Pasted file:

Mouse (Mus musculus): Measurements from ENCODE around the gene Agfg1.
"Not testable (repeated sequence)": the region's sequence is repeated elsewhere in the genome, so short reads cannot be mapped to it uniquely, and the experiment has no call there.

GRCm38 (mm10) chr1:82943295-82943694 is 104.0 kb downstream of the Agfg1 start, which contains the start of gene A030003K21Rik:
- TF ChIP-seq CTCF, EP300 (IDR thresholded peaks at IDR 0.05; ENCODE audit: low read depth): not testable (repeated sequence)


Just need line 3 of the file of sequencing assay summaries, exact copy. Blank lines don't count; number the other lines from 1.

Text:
GRCm38 (mm10) chr1:82943295-82943694 is 104.0 kb downstream of the Agfg1 start, which contains the start of gene A030003K21Rik: